The Wenner-Gren Institutional Development Grant supports universities across the world as they develop their doctoral programs in anthropology and related sub-fields. Currently, there are five active grants, one of which is for the Department of Sociology and Anthropology at Tribhuvan University in Nepal. The department at Tribhuvan is working in close partnership with the Department of Anthropology at Cornell University. There have been faculty meetings in Nepal where Cornell Anthropologists have contributed towards developing and expanding the Curriculum at Tribhuvan. Another important component of the award is that faculty and students in Nepal have had the opportunity to spend a semester at Cornell. The Visiting Fellowship in fall 2011 went to Mr Uddhav Rai whose PhD dissertation topic is “Food Security and Exclusions among the Chepangs in Nepal.” On his return to Nepal, Wenner-Gren wanted to find out more of his impressions of his stay at Cornell.
How did you get interested in Anthropology in Nepal and what led you to the graduate program?
When I got my bachelors degree from college, I came to pursue higher degree in the only university of Nepal and knew Anthropology was a new subject to study. I also learned that this subject was the study of indigenous people like me. Because of these two reasons – a new subject and study of my own culture attracted me to be an anthropologist.
Through our programs, the Wenner-Gren Foundation provides funding for a wide variety of conferences and workshops that advance innovative research and address contentious debates within the field of anthropology. Below are information on three upcoming Wenner-Gren sponsored conferences, taking place in the months of June and July.
The biennial conference of the Society of Africanist Archaeologists (SAfA) is the primary international venue for Africanist archaeology and meets alternately in Europe and North America. The conference covers the full range of topics in African archaeology from research on human origins through to the archaeology of colonial contact. The 2012 meeting, to be held from June 20-23 on the campus of Victorica College at the University of Toronto, will be the first time the University of Toronto will host the SAfA meetings. The conference is supported by the Archaeology Centre at the University of Toronto and the Royal Ontario Museum and will be held on the campus of Victoria College. The theme of the 2012 biennial meeting of SAfA is “Exploring Diversity, Discovering Connections”. The archaeological record of the African continent is characterized by diversity. It is the goal of the meetings to bring scholars together who work across this vast continent to delineate the scale of this diversity as well as to explore underlying connections. To highlight this theme we are organizing a plenary session with participants in the Harvard Kalahari Project in which we they will be looking back at this project and how it succeeded in integrating disciplinary approaches.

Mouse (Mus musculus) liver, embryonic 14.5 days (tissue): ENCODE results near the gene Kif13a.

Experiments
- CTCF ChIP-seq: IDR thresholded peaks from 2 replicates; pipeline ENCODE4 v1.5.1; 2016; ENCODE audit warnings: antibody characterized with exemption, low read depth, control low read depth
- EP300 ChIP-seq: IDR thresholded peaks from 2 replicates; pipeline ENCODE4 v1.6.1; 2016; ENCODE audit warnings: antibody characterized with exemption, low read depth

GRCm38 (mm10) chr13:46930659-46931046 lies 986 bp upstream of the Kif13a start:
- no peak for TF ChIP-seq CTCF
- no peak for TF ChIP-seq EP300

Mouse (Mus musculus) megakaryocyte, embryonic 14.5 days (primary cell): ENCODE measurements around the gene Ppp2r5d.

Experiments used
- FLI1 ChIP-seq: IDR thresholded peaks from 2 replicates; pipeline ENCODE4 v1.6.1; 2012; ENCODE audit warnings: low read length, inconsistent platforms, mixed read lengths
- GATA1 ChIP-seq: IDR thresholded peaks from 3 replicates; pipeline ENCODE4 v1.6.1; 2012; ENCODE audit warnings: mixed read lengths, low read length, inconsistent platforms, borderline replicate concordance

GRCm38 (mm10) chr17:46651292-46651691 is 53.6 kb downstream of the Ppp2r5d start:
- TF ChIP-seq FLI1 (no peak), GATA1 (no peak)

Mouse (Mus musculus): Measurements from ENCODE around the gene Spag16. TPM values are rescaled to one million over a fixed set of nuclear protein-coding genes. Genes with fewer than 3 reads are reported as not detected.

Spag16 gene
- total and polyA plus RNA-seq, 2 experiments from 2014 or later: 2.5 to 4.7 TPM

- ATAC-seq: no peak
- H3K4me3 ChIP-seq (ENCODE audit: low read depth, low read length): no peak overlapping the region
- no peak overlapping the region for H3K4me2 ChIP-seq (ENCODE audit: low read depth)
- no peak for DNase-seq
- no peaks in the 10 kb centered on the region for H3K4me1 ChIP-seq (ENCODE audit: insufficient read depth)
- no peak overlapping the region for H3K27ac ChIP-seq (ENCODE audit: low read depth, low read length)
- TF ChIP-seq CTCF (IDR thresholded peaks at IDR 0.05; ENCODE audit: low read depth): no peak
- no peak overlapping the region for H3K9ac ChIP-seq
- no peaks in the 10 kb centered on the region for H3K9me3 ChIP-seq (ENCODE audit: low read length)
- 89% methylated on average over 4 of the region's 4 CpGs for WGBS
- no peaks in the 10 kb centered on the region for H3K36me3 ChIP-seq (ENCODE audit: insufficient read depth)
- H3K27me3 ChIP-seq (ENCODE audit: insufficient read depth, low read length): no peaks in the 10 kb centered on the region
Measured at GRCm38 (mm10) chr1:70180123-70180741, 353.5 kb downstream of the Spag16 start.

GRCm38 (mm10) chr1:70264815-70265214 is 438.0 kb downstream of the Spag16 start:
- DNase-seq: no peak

Anthropology is taught and practiced mainly within universities, and there are many excellent disciplinary histories which document the way that this has come about. However, its great importance outside academia in a whole host of areas of public life is less well charted. The aim of this conference is to redress this balance by examining systematically the various spheres where anthropology may be influential, including (but not confined to); medicine, human rights, gender, development, law, media (especially the visual media), tourism and heritage. This conference is international in scope, but has particular resonance in the UK, and indeed in Europe more widely, where there is a significant move toward channelling government funding away from arts and social sciences exclusively toward the hard sciences. We would argue that this is short-sighted and simplistic, but that the best way we can demonstrate the importance of the subject is to create the most public forum in which to demonstrate and discuss anthropology’s significance outside academia.